via The Washington Post by By Michelle Ye Hee Lee
Under the Affordable Care Act, or Obamacare, premium tax credits help make health insurance more affordable. In general, this premium is not available for people who otherwise are eligible to enroll in other “minimum essential coverage,” like government-sponsored health care. (For veterans, that would include VA health care.)
But veterans’ health care is unique. For example, not all veterans qualify for VA care, and not all veterans who are eligible for VA care actually enroll.
So the Internal Revenue Service and the Treasury Department came up with a regulation to make an exemption, allowing veterans and their dependents to choose whether to get VA coverage or enroll in coverage through the Obamacare exchange. They can choose to be on the exchange, and receive premium tax credits for it, even if they are eligible for VA care. As our friends at PolitiFact noted, the number of uninsured veterans declined significantly after Obamacare took effect.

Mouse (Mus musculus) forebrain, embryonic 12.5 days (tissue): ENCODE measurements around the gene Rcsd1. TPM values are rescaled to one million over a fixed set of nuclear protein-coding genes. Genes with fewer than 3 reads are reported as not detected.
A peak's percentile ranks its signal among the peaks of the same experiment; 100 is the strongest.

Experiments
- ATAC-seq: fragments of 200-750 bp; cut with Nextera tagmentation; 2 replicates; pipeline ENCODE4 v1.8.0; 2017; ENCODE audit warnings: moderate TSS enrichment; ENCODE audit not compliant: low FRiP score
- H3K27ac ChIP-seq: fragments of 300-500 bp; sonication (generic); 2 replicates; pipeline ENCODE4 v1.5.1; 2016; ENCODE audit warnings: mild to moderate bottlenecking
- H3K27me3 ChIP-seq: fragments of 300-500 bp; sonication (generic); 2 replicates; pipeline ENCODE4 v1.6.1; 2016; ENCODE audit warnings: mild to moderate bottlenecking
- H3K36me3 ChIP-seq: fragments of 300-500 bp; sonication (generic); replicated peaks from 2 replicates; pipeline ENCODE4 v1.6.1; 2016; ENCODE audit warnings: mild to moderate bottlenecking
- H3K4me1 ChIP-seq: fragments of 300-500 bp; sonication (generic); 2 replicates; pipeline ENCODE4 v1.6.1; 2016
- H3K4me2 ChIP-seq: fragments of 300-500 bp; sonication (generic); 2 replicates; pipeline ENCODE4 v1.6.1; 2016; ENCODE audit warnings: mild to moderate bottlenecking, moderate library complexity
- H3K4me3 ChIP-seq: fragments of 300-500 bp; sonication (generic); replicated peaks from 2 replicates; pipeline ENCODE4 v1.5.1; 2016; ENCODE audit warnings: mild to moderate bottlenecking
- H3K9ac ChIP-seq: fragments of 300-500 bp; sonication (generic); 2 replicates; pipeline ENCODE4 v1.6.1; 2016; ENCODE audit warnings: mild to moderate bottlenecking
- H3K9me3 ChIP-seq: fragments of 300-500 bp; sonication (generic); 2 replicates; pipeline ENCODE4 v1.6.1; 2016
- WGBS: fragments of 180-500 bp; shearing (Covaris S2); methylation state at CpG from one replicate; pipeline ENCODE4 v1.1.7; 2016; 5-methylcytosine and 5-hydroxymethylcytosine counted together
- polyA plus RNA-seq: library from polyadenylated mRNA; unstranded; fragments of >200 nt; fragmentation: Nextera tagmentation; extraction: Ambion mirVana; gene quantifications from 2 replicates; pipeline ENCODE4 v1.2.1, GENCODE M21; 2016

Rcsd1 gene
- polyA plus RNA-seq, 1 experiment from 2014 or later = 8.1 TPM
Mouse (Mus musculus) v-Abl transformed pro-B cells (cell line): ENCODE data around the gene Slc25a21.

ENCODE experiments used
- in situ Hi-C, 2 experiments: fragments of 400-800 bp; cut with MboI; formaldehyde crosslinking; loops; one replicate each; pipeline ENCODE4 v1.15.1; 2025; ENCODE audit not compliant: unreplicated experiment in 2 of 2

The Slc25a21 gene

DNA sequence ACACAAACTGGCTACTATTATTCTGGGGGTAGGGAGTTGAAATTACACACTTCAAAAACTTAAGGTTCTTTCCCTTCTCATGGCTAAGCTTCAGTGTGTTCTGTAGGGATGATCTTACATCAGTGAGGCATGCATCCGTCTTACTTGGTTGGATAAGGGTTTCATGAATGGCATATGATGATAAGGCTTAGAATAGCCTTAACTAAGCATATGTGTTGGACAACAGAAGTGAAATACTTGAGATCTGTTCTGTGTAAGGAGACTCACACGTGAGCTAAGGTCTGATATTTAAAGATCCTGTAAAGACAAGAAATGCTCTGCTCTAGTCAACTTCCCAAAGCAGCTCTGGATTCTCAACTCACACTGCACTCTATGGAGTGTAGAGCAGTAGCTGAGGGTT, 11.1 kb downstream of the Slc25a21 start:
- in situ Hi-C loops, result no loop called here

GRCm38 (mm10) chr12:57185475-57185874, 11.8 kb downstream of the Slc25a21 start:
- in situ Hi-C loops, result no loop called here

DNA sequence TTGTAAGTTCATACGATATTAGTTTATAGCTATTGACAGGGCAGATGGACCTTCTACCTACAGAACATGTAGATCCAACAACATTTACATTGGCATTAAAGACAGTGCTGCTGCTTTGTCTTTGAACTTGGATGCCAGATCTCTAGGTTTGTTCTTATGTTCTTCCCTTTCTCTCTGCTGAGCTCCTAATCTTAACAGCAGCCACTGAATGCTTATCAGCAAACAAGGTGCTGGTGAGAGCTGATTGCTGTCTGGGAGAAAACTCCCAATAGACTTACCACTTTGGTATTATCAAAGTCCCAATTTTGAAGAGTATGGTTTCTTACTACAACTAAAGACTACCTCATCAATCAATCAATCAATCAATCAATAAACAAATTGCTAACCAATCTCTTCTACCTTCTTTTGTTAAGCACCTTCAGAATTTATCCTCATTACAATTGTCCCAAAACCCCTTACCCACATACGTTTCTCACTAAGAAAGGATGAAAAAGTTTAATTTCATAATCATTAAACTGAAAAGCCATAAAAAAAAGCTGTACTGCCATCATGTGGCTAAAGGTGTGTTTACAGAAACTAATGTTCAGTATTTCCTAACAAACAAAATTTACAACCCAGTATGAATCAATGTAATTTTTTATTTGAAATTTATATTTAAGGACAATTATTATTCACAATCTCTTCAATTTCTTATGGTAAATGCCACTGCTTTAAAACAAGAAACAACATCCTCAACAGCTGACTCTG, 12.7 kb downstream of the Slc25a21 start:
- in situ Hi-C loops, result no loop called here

The Republican replacement bill initially contained this provision. But it was removed in the version that ultimately passed the House, in order to help its chances of moving through the Senate using a parliamentary procedure that would require no Democratic votes.
Proponents of the bill say that nothing will change for veterans. The legislation “makes no changes to veterans’ health care. Unless they are specifically enrolled in and receiving insurance through the VA, they are eligible for our tax credit,” House Ways and Means Committee spokeswoman Lauren Aronson said.
The complete story here > Nancy Pelosi’s claim that ‘seven million veterans will lose their tax credit’ under the GOP health bill